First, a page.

I started reading “The Casual Vacancy” by J.K. Rowling at the beginning of junior year. Since then, I’ve started it four other times, never actually finishing it.
To be fair, my inability to make it to the end isn’t really the book’s fault. Between my four AP classes, The Octagon and Youth Symphony, I didn’t have an excess of free reading time.
“The Casual Vacancy” wasn’t unique in being the only book I didn’t finish junior year. I also started “Life of Pi” by Yann Martel, “Extremely Loud and Incredibly Close” by Jonathan Safran Foer, “Outliers” by Malcolm Gladwell, “Paper Towns” by John Green and “Matched” by Ally Condie, yet I didn’t make it to the end of any of them.
But once the school year ended, I promised myself I would finish “The Casual Vacancy.”
This sixth attempt proved a success—after a few weeks of reading, I finally read the last page.
My happiness at my accomplishment was diminished, though, by the book itself. Sure, the ending is just about as depressing as is possible, but my reaction was more due to the writing itself.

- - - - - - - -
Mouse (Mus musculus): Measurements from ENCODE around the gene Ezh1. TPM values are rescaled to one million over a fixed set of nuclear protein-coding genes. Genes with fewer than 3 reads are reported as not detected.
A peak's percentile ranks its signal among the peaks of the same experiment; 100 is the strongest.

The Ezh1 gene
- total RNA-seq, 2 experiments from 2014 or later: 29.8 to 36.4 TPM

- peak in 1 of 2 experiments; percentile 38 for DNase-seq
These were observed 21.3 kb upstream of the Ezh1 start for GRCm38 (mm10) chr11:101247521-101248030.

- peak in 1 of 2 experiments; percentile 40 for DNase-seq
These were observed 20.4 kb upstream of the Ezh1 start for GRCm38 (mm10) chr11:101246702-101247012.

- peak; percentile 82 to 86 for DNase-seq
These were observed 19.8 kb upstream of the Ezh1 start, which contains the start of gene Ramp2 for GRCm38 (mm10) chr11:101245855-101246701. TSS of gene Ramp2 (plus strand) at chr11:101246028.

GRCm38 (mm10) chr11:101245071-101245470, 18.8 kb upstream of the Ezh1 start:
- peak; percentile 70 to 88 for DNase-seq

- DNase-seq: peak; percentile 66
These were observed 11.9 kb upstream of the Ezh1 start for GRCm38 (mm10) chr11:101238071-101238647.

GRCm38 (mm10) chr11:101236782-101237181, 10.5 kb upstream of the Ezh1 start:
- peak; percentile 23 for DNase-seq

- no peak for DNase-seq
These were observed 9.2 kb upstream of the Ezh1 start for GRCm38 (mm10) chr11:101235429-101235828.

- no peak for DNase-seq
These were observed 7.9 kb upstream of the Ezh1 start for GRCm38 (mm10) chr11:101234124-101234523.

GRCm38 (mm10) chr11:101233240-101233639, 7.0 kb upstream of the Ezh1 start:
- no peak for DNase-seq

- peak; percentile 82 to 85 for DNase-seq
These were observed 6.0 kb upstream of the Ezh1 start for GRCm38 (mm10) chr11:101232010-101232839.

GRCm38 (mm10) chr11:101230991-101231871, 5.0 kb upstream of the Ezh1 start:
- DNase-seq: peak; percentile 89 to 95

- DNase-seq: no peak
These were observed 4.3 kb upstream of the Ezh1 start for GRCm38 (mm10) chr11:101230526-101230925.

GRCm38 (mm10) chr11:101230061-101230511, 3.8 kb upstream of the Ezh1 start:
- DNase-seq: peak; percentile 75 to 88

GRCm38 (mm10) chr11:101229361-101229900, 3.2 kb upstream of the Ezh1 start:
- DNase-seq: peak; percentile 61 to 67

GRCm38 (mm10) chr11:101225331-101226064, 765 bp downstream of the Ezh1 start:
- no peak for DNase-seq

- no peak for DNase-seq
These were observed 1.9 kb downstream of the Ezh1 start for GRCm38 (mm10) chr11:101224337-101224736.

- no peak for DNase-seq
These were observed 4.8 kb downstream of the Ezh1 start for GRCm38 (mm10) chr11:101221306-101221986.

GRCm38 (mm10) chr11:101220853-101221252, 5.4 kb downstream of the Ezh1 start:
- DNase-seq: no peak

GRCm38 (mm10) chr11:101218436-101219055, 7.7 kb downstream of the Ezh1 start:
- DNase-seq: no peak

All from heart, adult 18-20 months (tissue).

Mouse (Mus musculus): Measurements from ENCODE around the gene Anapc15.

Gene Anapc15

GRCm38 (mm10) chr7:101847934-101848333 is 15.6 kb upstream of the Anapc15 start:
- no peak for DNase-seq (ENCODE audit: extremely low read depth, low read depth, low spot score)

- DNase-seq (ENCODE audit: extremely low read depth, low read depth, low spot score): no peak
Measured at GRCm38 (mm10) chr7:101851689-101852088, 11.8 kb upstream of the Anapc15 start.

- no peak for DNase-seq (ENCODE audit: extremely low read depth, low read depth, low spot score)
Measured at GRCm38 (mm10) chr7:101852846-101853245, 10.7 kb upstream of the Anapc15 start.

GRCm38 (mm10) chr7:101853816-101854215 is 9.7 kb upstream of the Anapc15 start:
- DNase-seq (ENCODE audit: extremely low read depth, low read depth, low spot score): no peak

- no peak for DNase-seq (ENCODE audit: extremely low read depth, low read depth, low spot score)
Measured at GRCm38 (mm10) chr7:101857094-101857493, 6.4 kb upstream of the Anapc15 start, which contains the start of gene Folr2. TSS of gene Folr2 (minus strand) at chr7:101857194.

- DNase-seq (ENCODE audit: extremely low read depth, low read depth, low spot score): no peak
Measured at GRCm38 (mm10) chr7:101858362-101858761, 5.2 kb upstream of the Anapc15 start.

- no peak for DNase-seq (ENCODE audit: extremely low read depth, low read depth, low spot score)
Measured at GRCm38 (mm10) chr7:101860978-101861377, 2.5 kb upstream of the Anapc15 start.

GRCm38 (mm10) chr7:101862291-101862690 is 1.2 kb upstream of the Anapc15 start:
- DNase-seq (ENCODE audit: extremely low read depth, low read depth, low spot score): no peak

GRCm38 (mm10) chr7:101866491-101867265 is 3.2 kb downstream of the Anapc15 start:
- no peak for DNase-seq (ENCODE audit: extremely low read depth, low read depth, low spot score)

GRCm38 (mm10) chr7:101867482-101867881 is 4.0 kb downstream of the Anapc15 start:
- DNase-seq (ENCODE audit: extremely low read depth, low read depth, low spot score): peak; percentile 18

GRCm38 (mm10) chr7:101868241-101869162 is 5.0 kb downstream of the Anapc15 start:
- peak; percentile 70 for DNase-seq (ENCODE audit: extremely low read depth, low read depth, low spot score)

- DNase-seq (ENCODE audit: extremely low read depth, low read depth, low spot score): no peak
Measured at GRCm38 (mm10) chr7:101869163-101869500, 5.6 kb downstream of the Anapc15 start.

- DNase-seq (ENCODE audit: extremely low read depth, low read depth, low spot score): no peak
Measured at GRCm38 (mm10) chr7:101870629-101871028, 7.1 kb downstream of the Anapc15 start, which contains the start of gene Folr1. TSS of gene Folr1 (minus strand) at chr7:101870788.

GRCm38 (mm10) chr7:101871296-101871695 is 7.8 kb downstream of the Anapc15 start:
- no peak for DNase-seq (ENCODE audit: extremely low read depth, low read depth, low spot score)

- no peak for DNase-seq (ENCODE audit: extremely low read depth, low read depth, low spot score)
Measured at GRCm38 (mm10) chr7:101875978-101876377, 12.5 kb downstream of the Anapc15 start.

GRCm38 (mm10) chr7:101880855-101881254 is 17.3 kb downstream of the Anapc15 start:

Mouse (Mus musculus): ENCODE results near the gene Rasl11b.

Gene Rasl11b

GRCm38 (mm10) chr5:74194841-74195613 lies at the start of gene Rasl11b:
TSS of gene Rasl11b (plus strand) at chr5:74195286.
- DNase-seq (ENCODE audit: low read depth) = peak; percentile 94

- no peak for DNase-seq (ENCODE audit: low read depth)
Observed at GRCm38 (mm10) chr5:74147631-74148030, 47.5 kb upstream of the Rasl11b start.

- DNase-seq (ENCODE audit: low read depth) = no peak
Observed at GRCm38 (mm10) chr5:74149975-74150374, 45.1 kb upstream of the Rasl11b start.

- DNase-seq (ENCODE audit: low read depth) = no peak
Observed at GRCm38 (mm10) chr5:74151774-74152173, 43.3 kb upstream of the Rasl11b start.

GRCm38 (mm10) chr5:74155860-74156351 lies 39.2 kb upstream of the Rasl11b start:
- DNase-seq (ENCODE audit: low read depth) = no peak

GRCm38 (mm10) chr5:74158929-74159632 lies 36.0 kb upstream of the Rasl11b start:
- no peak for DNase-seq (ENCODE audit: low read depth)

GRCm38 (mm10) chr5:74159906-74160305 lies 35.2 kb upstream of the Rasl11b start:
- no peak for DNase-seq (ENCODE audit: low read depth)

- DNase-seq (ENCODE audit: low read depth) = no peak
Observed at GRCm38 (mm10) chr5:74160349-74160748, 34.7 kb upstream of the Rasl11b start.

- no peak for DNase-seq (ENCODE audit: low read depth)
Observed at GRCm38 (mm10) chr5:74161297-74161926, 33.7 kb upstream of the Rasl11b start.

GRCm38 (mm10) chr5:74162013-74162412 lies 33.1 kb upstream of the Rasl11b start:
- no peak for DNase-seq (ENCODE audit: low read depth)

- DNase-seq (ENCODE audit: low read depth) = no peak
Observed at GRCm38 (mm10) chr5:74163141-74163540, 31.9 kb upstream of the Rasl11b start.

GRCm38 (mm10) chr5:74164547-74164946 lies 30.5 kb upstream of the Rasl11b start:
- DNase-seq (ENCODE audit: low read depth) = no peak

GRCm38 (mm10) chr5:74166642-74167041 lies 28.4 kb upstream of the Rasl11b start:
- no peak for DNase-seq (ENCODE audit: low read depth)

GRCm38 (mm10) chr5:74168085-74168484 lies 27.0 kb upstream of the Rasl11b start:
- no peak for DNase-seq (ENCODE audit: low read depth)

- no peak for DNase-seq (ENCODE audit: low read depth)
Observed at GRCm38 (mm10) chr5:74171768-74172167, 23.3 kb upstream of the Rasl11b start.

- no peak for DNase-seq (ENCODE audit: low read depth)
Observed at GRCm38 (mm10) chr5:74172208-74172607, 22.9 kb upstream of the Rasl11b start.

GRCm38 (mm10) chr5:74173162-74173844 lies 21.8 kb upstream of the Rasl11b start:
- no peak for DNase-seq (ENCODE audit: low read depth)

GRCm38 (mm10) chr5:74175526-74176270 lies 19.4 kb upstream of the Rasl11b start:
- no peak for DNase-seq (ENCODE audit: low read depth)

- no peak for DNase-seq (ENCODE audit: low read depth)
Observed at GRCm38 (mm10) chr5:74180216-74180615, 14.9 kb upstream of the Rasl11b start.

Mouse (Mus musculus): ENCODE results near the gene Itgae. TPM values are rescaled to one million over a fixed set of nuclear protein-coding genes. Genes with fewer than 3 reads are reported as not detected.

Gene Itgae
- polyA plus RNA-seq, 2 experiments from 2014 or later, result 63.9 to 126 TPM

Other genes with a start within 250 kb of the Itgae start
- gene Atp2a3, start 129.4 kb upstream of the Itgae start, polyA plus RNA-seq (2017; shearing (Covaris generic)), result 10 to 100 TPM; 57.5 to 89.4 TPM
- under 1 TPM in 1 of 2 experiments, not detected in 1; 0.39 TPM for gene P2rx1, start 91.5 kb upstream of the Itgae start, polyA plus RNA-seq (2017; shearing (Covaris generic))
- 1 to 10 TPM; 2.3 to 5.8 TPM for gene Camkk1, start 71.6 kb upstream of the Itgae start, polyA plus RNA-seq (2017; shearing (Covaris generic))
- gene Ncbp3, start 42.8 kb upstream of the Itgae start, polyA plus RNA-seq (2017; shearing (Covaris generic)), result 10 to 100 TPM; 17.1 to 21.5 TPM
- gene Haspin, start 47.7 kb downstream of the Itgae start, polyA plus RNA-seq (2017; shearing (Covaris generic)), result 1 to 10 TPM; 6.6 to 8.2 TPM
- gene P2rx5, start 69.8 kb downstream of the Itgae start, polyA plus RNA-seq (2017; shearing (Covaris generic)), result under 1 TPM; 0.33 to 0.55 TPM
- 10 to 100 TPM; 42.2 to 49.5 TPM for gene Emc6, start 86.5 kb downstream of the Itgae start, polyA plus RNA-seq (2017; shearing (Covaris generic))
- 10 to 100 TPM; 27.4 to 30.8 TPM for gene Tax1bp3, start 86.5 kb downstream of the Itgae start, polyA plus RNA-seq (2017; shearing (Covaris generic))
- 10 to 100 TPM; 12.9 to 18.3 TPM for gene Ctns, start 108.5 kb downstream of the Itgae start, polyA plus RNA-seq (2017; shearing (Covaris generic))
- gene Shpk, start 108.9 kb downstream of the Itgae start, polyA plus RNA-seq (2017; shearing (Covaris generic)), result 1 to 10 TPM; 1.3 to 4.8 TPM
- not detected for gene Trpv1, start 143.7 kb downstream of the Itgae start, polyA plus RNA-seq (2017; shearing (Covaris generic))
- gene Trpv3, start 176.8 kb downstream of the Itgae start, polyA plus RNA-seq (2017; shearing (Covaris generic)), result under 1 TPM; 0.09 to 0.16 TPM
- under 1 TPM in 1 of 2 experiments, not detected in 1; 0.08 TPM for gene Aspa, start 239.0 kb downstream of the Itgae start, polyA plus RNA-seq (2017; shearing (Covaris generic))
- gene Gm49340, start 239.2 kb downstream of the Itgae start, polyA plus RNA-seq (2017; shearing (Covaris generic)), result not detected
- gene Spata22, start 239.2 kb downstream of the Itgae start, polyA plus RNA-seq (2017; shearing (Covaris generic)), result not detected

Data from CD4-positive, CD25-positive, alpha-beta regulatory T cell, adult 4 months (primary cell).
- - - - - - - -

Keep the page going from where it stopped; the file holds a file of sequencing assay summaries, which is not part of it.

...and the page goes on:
As a long-time lover of the Harry Potter series, also written by Rowling, I was expecting a masterpiece: a more mature example of her remarkable writing. Instead, I was put through 500 pages of beautiful sentences that left me feeling detached rather than inspired.
Rowling’s novel focuses on the effect of parish councillor Barry Fairbrother’s sudden death on the close-knit and secret-filled community of Pagford, a small English village. Each chapter is written from the point of view of a different person or family, often bringing out the corruptibility and poverty of Pagford.
The problem was that there were no characters that I could relate to in the entire book. I didn’t have many shared experiences or thoughts with any of them. Sure, I felt sorry for a lot of the people, and I certainly pitied a few of them. But there was no common ground that could make me feel like I was included in the story.
The character I felt closest to was Andrew, mainly because he’s a teenager and he’s not into cutting himself or tormenting his parents, as are the book’s other teenagers. But there are still some problems. For instance, he likes smoking pot and watching porn, has an abusive father, and starts the scandal that is the ultimate destruction of Pagford.
It would be fine if the teenagers were the only ones I didn’t identify with. However, all the characters have qualities that make them not only unlikeable, but unrelatable.
So, ultimately, I almost wish I hadn’t fulfilled my end-of-year vow. My sparkling view of Rowling has been tarnished, something I thought wasn’t possible.
Now I’m going to go speed-read Harry Potter again to to get the bad taste of “The Casual Vacancy” out of my mouth.